I picked up TheKid’s summer wardrobe this week. He has plenty of T-shirts but none of his shorts or swim trunks fit him, so it was off to Target:

Shorts: any color as long as they're tan. He's more flexible when it comes to swimwear.
Shorts: any color as long as they’re tan. He’s more flexible when it comes to swimwear.

I also invented an appetizer. Noms.

asparagus tart (1) c

And while we’re talking food, this grilled Provolone and caramelized onion on rye with whole-grain mustard was amazing.

grilled provolone onion mustard rye

Share your Small Successes at CatholicMom.com by joining the linkup in the bottom of today’s post. No blog? List yours in the comments box!

Proud Moms Tweet

When my older son graduated college last spring, he had a job offer in his pocket. I followed that company on Twitter and then immediately forgot that I had. They didn’t tweet very much, and the tweets that did come through were from their British division (judging by their spelling of “personalisation,” so I didn’t expect to see any references to my kid and his work.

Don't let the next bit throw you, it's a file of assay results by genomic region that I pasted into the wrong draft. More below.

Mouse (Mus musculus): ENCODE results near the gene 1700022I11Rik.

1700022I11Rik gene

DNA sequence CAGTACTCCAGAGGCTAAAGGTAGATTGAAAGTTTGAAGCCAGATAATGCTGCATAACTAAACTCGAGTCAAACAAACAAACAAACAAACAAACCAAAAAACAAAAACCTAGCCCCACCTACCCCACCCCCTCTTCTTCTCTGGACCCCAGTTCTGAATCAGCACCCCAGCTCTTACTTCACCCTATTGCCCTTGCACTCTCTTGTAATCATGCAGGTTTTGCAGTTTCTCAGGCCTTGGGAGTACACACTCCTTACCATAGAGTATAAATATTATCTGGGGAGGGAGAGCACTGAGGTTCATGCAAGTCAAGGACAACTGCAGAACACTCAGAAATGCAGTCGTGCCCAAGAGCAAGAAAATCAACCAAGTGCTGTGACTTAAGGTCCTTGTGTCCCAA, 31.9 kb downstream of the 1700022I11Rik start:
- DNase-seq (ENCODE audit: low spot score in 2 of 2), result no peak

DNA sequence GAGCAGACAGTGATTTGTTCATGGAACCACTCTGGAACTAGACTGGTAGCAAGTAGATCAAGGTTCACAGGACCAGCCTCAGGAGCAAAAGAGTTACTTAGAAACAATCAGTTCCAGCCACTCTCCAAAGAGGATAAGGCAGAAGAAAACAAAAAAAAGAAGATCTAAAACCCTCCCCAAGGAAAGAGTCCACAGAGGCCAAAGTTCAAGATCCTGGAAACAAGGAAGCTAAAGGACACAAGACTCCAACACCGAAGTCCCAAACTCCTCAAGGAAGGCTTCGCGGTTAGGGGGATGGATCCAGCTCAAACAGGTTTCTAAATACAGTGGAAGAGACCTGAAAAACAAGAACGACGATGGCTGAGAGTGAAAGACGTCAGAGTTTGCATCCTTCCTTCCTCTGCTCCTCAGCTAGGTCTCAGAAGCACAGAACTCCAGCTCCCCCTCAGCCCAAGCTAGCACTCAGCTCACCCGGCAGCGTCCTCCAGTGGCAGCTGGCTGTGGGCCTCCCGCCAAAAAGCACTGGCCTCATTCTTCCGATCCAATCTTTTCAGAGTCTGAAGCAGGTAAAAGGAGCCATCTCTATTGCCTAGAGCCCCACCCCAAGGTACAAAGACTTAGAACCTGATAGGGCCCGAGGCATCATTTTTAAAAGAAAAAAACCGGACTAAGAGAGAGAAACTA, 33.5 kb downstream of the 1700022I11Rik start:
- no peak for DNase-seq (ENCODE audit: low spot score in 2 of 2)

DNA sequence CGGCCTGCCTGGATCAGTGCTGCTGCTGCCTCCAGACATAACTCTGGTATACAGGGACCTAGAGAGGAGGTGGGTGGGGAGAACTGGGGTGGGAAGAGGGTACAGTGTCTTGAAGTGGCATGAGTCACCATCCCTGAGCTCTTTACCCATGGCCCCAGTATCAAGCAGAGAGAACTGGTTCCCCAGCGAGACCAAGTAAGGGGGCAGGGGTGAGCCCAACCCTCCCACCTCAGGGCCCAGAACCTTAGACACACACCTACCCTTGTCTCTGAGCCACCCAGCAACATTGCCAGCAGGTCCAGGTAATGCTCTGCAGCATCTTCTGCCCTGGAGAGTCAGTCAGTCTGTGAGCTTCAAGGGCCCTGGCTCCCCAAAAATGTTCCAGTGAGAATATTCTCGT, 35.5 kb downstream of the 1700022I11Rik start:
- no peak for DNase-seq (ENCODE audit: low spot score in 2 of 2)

I knew that, this week, he’d be in Philly for work, attending a big event. And there were suddenly lots of tweets from a usually-quiet company account. Some of the tweets had pictures.

Like this one.

original tweet

I retweeted it, adding a “there’s my kid!” remark. It’s cool to see him all grown up and hard at work.

The next day, my son called to tell me that one of his coworkers had commented, “Hey, somebody’s MOM retweeted my tweet about the event yesterday.”